A "keep alive" (KA - Trademarked by TCS) is a super-capacitor connected to (or built into) a decoder so that a locomotive can glide over "interruptions" in continuity on your track due to dirtiness or isolation (e.g. a dead turnout frog).  The smaller keep alives can power for 1-2 secs; while larger ones can go for upwards of 20 secs.

My MTH 20th Century Limited passenger cars came with keep alive modules.  It takes about 1 min. for the caps to charge up but there is ZERO flicker as it travels around the layout.  When power to the layout is turned off, it takes about 5 mins. before the LEDs go completely black.

Tom

http://www.newyorkcentralmodeling.com

Time...It marches on...without ever turning around to see if anyone is even keeping in step.

  • Member since
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  • From: Phoenix, AZ
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Posted by bearman on Sunday, February 03, 2019 12:32 PM

At this point, all I can contribute is that the Keep Alive in my Plymouth apparently is not only alive but doing very well.

Bear "It's all about having fun."

  • Member since
    February, 2002
  • From: Reading, PA
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Posted by rrinker on Sunday, February 03, 2019 12:42 PM

 That little short guy needs all the help it can get to run over even the tiniest bit of dirt. But I really think it has too much. Headlights on, full throttle, I can lift it off the rails and put it on my work bench and I have to pick it up a few times and move it back because it runs out of workbench. The new runs ar supposedly coming with ESU Lokpilot decoders. If they are using ESU's 3 wire power pack, it will be possible to set how long it keeps going via a CV. The ESU 3 wire types allow the decoder to shut off the power after a set amount of time, even if there is still charge left in the capacitor. This way you don't have a loco take off rampaging across your landscape if it derails.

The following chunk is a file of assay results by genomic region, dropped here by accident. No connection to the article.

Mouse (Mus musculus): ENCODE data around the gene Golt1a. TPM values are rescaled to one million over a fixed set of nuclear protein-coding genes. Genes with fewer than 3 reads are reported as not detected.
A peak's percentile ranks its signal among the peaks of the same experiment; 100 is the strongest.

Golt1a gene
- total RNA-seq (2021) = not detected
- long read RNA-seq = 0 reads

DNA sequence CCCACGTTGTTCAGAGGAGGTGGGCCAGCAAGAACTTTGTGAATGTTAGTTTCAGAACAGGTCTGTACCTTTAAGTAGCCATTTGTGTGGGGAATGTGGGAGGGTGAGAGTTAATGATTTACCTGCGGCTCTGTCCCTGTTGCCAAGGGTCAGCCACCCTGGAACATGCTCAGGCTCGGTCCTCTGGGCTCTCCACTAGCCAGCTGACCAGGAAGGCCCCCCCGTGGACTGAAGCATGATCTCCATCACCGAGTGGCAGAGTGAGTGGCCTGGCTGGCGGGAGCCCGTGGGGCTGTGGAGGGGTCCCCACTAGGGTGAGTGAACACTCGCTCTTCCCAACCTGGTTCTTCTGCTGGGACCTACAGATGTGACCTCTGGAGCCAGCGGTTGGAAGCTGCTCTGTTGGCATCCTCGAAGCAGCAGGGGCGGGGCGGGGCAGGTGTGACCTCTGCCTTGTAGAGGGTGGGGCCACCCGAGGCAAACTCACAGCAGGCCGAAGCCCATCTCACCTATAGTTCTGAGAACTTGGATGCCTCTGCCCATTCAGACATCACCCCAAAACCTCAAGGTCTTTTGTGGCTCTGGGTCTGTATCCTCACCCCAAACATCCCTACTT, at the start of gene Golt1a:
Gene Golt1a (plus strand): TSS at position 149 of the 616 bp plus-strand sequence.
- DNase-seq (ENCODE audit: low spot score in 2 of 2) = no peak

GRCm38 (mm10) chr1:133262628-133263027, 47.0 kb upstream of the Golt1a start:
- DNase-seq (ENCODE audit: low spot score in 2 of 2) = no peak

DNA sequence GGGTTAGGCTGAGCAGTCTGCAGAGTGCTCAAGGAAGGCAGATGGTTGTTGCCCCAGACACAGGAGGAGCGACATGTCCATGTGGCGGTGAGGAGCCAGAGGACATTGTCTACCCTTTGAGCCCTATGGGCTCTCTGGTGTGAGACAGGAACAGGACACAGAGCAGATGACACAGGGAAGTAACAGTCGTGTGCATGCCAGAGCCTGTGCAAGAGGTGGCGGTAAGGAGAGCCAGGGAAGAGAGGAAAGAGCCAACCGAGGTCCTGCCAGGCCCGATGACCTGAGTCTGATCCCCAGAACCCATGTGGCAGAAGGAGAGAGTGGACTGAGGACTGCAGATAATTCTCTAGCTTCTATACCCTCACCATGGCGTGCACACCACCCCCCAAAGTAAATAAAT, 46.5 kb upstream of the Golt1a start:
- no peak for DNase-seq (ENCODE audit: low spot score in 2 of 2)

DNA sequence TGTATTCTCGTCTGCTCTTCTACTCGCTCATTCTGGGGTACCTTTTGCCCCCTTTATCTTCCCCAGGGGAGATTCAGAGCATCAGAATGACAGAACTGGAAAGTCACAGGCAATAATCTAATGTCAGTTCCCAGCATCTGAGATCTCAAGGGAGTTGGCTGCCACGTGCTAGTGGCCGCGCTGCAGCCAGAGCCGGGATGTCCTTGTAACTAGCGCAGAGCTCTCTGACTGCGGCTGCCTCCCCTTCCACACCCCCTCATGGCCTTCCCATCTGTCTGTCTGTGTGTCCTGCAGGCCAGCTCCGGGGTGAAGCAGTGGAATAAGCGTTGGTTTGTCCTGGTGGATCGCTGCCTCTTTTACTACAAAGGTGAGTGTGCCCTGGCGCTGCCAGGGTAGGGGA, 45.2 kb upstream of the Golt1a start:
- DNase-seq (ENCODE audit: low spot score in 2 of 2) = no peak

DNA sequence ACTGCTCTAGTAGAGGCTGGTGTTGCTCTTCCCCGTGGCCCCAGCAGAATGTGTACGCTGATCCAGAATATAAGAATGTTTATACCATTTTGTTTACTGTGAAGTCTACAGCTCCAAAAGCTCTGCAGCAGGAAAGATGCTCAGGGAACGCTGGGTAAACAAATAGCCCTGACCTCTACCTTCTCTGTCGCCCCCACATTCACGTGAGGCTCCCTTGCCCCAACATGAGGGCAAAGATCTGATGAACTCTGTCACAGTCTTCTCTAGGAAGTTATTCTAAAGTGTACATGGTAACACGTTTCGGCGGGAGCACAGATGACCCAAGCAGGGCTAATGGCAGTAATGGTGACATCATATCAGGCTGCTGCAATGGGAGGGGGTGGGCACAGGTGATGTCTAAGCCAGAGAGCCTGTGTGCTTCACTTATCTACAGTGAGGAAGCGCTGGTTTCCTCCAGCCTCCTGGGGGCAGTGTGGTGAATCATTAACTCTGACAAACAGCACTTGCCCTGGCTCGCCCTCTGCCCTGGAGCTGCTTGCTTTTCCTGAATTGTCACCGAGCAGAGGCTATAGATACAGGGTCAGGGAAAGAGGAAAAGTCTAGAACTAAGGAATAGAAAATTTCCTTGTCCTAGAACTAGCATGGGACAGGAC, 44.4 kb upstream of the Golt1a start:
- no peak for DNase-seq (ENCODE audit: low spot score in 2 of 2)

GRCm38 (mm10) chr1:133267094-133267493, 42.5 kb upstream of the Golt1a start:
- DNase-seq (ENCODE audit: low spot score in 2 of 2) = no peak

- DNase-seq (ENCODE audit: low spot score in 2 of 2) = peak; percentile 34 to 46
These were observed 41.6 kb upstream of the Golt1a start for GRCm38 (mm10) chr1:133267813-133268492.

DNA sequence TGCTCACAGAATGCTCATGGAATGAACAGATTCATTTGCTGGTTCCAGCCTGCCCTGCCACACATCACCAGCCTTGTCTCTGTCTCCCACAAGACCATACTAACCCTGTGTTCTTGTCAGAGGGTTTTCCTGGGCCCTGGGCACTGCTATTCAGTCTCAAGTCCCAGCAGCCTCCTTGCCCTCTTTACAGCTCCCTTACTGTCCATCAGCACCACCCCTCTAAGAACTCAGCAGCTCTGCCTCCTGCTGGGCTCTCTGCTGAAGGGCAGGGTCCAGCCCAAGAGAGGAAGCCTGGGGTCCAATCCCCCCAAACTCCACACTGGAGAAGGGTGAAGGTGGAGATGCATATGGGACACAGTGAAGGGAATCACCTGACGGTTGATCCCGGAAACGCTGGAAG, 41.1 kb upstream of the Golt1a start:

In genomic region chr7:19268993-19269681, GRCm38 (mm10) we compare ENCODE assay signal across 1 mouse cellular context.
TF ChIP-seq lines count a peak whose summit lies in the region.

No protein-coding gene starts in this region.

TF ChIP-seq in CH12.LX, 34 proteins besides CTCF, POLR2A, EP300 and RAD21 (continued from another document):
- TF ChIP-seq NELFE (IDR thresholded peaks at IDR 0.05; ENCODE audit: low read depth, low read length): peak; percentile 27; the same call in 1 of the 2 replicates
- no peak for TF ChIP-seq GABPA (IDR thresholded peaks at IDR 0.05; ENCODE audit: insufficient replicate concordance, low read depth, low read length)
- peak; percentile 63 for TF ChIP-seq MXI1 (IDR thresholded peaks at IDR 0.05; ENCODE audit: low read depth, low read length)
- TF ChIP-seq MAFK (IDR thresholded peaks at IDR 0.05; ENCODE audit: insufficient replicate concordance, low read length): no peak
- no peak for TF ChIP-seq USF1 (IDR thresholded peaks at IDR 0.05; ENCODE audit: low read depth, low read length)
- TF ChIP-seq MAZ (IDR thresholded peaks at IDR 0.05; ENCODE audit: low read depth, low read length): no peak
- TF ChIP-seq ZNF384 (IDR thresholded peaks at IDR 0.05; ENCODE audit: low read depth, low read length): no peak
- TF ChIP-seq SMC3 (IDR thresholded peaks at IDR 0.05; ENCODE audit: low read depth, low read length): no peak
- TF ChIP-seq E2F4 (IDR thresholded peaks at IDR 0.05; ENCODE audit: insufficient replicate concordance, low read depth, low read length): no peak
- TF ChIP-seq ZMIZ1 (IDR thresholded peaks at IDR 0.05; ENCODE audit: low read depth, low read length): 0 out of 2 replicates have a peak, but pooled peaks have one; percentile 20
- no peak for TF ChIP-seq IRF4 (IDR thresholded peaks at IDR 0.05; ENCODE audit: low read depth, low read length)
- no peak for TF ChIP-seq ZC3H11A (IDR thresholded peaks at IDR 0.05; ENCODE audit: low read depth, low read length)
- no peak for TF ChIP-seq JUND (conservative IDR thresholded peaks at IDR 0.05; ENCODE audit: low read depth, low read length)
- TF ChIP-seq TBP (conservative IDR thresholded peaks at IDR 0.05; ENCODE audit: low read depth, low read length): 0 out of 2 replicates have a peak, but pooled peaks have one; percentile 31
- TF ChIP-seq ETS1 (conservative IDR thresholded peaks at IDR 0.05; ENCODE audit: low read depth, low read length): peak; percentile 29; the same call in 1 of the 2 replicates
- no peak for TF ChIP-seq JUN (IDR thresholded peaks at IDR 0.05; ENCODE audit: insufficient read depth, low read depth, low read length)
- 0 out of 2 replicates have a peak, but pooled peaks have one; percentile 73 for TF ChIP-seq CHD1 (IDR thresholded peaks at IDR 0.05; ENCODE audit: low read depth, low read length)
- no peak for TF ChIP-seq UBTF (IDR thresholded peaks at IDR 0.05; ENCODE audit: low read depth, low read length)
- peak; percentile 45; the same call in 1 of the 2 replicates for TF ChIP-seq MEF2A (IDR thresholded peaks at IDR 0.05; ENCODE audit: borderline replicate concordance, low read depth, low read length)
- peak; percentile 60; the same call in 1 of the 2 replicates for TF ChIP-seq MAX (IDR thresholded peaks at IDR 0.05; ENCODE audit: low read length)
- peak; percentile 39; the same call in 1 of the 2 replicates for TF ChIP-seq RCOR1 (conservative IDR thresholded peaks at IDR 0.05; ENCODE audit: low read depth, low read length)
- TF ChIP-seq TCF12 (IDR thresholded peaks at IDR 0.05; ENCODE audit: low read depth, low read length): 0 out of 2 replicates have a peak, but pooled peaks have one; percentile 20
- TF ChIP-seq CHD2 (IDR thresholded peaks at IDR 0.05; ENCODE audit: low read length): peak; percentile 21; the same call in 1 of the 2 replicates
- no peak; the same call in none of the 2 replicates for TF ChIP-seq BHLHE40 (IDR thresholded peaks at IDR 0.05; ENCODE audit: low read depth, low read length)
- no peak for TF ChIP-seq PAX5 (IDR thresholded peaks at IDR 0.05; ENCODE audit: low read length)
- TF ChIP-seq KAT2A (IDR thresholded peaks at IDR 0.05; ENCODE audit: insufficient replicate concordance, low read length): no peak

Some day if I feel ambitious enough I may try to get sound in this little thing. 

                                      --Randy

 


Modeling the Reading Railroad in the 1950's

 

Visit my web site at www.readingeastpenn.com for construction updates, DCC Info, and more.

  • Member since
    July, 2006
  • From: Phoenix, AZ
  • 1,828 posts
Posted by bearman on Sunday, February 03, 2019 1:47 PM

Sound would be nice, but is there room in the shell for a speaker.

Bear "It's all about having fun."

  • Member since
    February, 2002
  • From: Reading, PA
  • 26,093 posts
Posted by rrinker on Sunday, February 03, 2019 2:17 PM

 Well, those little GE 25 tonners from Grandt Line are even smaller, and they have been done with sound...

                                         --Randy


Modeling the Reading Railroad in the 1950's

 

Visit my web site at www.readingeastpenn.com for construction updates, DCC Info, and more.